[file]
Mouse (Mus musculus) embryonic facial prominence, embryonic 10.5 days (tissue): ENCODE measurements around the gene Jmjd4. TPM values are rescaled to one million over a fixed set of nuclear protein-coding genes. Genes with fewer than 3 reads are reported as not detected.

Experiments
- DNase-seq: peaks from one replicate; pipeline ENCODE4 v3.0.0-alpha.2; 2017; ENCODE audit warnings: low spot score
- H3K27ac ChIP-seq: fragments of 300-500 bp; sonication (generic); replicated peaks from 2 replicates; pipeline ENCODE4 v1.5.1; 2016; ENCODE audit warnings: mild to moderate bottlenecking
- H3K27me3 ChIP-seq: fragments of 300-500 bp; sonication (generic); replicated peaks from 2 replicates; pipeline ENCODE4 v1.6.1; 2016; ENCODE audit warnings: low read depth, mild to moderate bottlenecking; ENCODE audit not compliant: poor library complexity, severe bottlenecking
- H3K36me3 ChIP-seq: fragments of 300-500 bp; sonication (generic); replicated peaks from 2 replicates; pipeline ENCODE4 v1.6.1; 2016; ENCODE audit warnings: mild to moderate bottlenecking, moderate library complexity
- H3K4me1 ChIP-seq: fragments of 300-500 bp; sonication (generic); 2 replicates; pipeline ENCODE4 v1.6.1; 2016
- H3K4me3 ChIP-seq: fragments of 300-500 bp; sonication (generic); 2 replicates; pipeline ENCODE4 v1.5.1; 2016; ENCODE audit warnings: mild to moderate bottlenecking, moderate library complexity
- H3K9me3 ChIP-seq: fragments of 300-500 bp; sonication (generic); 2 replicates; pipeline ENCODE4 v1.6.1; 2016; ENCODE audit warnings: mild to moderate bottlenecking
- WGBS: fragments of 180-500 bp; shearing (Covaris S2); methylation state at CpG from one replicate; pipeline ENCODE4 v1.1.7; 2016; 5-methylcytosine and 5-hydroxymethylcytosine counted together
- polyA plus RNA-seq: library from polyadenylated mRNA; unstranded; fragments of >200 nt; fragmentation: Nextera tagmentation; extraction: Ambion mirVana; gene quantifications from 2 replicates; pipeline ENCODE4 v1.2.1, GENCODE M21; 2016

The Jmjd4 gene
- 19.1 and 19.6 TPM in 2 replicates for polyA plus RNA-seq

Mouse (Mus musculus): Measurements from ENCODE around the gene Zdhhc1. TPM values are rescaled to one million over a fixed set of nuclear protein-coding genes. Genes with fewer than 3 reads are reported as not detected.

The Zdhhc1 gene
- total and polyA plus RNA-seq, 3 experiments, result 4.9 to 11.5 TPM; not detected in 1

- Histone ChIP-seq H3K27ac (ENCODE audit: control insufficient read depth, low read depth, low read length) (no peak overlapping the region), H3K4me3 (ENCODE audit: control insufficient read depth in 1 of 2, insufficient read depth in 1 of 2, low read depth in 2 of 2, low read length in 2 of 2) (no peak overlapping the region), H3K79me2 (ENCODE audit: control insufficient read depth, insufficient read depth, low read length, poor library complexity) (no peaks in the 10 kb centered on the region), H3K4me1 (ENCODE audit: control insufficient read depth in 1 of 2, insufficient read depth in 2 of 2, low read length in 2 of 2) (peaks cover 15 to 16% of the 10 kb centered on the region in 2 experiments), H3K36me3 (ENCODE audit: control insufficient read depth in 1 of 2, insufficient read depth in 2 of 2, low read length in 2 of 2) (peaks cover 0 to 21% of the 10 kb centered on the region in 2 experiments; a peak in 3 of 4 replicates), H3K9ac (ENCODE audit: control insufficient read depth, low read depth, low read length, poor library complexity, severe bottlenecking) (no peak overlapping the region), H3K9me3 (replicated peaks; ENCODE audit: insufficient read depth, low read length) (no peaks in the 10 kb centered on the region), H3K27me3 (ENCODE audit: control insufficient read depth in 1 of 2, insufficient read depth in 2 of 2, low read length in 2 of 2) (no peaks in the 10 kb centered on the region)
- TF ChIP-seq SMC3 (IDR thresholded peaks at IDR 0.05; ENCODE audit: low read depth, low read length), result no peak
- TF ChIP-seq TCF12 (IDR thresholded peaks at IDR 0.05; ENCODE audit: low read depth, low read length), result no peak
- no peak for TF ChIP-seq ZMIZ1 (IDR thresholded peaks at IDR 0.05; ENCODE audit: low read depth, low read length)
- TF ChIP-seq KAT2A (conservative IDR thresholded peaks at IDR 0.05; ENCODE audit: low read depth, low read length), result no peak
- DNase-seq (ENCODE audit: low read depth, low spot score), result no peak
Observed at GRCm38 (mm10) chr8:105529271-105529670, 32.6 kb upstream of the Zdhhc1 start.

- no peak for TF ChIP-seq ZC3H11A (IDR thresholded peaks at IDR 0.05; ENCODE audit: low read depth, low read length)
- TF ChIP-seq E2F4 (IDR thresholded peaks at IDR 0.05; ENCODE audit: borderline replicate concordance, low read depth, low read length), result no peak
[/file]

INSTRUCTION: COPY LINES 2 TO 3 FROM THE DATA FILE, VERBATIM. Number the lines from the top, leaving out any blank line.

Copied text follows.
Experiments
- DNase-seq: peaks from one replicate; pipeline ENCODE4 v3.0.0-alpha.2; 2017; ENCODE audit warnings: low spot score